48. Upgrade your smoothie.

Oil may not seem like a natural choice for a smoothie ingredient, but a tablespoon of the stuff can give you an energy boost—the body uses its medium-chain fatty acids as an energy source instead of storing it away.

49. Change up your baking game.

The next time you’re channeling Betty Crocker, add some coconut oil to the mix. If you’re whipping up a pie (mmm, pie!) or biscuits, consider using coconut oil instead of shortening or butter for a light consistency. The same goes for baked goods that call for a good amount of vegetable oil. In most cases, you can substitute it one-for-one.

50. Pop it like it’s hot.

We’re big fans of popcorn, particularly the homemade kind. The next time you reach for the kernels, opt for cooking them in coconut oil instead of vegetable oil. You’ll get a hint of sweetness with every bite.

51. Switch up your topping.

You’ve popped your corn, now top it off! Coconut oil is a great substitute for a buttery topping, especially when topped off with a sprinkle of salt. A little sweet, a little salty…what more could you want in a snack?

52. Grease cookware and bakeware.

Use coconut oil to grease pans and trays while you’re baking. Just scoop some out and smooth it onto the sides and bottoms of your pan to keep food from sticking to it.

53. Level up your oral hygiene.

Oil pulling is an Ayurveda practice that’s all the rage at the moment, is believed to help your wellbeing in tons of different ways: it whitens your teeth, improves your skin, gets rid of toxins, and more. To give it a go with coconut oil, swish about two tablespoons of it around your mouth for three to 10 minutes a day (though some recommend pulling for up to 20 minutes). Think of it as a sweeter, (slimier?) mouthwash.

54. Fight colds and the flu.

Eating coconut oil can help boost your immune system (by improving your white blood cell count). (White blood cells are the little guys that fight viruses and bacteria in your bloodstream. The more white blood cells, the more infection-fighting power is streaming through your system!)

55. Prevent chafing.

Not only can coconut oil stop chafing from actually happening, it can also treat an area that’s already been rubbed raw (just mix with calendula for a soothing ointment). Bonus for anyone who has a little bundle of joy: Coconut oil can help your baby, too. If your little one is suffering from diaper rash, try mixing up a diaper cream to soothe irritated skin.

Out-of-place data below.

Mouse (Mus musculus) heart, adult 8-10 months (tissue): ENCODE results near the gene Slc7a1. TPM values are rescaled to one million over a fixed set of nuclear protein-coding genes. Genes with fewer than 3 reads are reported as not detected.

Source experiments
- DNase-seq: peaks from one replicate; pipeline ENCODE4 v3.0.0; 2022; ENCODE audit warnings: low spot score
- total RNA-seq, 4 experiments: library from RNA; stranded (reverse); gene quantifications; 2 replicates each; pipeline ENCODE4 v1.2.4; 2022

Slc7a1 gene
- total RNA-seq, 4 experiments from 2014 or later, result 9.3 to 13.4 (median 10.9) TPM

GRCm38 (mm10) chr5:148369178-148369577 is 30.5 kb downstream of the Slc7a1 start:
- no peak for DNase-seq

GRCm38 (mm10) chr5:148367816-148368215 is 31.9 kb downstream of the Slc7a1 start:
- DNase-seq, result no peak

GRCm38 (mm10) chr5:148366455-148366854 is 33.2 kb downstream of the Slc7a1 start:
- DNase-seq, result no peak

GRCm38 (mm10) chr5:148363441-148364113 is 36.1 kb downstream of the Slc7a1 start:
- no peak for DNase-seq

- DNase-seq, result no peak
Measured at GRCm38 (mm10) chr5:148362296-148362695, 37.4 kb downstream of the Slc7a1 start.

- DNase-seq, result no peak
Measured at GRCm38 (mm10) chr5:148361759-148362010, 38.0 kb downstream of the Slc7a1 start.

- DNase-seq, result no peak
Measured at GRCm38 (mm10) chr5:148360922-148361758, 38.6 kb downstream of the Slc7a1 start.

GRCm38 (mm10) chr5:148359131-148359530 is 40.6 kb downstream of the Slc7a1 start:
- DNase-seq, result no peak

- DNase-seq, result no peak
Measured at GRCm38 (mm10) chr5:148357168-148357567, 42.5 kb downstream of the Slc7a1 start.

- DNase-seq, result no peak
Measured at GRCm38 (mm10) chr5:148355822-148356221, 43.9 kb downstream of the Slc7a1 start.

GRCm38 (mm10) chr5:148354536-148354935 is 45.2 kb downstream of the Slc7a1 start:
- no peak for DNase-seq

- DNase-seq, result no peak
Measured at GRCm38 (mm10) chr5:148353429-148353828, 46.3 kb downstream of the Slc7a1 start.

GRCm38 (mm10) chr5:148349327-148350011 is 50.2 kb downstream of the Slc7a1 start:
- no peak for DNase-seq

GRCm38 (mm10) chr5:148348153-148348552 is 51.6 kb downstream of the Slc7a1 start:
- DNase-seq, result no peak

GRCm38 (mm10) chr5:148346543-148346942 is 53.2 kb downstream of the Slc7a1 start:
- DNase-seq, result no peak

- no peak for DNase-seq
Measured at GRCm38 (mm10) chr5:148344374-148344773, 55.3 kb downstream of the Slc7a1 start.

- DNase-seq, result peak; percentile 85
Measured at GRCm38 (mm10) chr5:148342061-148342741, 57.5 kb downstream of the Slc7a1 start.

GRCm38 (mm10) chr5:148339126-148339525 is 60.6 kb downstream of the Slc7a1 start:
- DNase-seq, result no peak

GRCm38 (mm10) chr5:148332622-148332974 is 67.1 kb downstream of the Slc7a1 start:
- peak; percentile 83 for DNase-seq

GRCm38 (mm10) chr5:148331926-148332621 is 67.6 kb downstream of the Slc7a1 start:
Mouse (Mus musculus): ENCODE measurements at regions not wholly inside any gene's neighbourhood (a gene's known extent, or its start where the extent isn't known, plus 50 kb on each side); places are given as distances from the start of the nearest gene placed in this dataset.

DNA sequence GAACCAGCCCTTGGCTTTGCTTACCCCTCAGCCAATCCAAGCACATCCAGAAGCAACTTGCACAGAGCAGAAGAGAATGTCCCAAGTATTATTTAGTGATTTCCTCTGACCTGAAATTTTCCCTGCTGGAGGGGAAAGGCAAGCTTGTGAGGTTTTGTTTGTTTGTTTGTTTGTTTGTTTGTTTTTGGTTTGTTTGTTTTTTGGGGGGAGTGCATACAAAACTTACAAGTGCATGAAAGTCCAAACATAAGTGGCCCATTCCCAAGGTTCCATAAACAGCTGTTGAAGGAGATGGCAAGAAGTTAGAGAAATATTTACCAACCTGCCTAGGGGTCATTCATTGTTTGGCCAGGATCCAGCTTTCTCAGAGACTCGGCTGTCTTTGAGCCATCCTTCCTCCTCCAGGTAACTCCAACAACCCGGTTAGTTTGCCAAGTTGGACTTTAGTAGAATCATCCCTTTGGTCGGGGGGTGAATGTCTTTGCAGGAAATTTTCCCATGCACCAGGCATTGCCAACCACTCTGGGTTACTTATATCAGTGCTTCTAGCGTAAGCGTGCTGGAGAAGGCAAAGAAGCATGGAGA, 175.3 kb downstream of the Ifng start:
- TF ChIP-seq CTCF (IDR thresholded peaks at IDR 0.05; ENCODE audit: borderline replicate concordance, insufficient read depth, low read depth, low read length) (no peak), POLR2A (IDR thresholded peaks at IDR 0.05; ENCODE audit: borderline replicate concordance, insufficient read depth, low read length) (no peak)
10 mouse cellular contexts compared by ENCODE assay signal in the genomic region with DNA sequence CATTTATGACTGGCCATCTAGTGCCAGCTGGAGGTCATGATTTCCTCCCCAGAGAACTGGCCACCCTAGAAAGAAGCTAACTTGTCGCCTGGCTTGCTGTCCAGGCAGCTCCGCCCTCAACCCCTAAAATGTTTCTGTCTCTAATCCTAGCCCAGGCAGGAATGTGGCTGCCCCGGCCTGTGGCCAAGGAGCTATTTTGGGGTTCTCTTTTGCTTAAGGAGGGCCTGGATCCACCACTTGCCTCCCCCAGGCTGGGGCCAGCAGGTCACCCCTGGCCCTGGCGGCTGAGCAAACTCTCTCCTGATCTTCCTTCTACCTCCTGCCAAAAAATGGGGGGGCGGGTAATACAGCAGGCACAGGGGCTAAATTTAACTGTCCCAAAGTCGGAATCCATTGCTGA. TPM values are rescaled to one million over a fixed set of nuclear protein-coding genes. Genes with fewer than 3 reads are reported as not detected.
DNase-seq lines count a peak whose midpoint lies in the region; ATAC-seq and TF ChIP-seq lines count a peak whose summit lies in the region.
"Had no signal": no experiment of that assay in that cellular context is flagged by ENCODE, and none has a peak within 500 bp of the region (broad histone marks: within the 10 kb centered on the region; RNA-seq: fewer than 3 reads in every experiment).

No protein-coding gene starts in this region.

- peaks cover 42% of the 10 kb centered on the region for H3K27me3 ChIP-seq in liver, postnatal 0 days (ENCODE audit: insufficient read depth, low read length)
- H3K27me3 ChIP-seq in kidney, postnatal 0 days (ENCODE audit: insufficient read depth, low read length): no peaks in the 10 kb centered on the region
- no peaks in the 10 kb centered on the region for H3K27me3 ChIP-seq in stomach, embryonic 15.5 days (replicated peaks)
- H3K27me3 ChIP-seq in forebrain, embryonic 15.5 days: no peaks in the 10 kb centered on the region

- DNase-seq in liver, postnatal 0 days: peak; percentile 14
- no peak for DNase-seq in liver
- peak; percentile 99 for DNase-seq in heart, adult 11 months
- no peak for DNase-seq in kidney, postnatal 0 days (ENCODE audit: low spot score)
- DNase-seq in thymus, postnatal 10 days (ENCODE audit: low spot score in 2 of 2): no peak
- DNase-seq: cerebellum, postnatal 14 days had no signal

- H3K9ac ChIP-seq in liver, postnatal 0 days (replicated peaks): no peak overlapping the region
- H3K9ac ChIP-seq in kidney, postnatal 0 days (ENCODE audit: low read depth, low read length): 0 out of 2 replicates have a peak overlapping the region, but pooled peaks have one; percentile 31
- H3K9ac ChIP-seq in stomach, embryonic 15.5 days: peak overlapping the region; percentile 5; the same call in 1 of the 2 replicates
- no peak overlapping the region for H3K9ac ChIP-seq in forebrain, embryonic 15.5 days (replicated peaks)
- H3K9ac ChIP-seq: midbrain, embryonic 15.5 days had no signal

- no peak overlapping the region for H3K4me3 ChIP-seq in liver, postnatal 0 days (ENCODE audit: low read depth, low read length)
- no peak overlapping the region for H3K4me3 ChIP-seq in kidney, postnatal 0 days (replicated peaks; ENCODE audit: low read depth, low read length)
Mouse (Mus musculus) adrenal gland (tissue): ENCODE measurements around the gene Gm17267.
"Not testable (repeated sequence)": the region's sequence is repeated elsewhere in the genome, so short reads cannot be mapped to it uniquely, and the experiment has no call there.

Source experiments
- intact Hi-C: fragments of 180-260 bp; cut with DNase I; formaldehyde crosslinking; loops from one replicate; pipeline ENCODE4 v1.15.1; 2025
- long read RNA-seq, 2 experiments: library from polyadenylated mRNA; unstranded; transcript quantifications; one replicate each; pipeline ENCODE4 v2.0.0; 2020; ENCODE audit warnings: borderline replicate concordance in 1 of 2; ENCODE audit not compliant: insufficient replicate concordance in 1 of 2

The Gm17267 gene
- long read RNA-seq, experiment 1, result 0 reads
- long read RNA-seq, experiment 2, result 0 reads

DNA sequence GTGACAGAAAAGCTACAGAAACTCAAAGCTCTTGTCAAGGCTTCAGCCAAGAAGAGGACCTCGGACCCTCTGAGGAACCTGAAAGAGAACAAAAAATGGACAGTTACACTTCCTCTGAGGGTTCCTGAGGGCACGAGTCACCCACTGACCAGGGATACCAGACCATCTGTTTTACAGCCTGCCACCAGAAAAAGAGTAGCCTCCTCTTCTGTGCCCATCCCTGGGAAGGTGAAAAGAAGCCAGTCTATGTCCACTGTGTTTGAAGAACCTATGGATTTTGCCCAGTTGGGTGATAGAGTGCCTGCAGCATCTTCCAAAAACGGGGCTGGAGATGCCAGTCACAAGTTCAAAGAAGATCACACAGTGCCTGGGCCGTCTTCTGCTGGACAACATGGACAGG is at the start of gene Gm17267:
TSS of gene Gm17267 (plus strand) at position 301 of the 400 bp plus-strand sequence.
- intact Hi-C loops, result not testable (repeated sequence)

56. Say goodbye to scratchy throats.

Forget cough drops the next time your throat’s killing you! Soothe a sore throat by swallowing a bit of coconut oil on its own or adding it to your tea.

57. Lube up.

Proof positive that coconut oil has endless possible uses? It can make its way into your sex life. Though there hasn’t been research that focuses on the safety of coconut oil as a lubricant, it seems to work just fine, according to some experts. One caveat: Coconut oil can weaken latex condoms, so if you do want to use coconut oil between the sheets, opt for a polyurethane condom instead.

58. Relax.

It’s hard not to envision a tropical beach on a sunny day when you get a whiff of coconut—and what’s more relaxing than that? With that in mind, use coconut oil as aromatherapy. Try massaging some into your scalp and temples to relieve stress.

59. Get rid of lice.

Some believe that coconut oil is an all-natural remedy for lice. Test it out by using coconut oil as part of a two-step process. To start, rinse your hair in apple cider vinegar, let it dry, and then smooth coconut oil through your strands. You’ll have to let it sink in for up to 24 hours (sleep with a shower cap on to avoid ruining your bedding). Comb it out in the morning and then rinse your hair.

60. Treat cold sores.

The second you start to feel the telltale tingle of a cold sore on or around your lips, rub some coconut oil on the spot—the oil’s antiviral properties may help treat unsightly fever blisters.

61. Protect scrapes and scratches.

To help keep superficial cuts and scrapes clean (this isn’t for deep wounds!), apply a thin layer of coconut oil—it’ll work as a barrier, keeping out dust and harmful bacteria.

62. Heal bug bites.

Bzzz, bzzz… you’ve been bitten by a bug! Apply a drop or two of coconut oil to the area to relieve itching.

63. Calm bruises.

While it’s unclear as to whether or not coconut oil actually heals bruises, some suggest applying it to your black-and-blues can help calm the area.

64. Treat yeast infections.

Now, this is definitely one to take to your doctor before you testing it out, but some have found that coconut oil may help treat yeast infections when ingested and applied topically.

65. Improve your cholesterol.

Coconut oil’s star component, lauric acid, can boost your levels of HDL cholesterol (the “good kind) to help keep your heart healthy.

66. Keep your stomach happy.

Stomach issues—whether the occasional ailment or a more chronic condition—can really hinder your lifestyle. Ingesting coconut oil may help soothe your stomach and is even thought to ease symptoms from serious disorders like Crohn’s Disease and Irritable Bowel Syndrome. Another healthy-stomach benefit: Adding coconut oil to your diet—even just one tablespoon per day—can help treat ulcers. That said, stomach problems can be pretty serious, so it’s best to consult a doc before you self-diagnose with coconut oil.

67. Clear up congestion.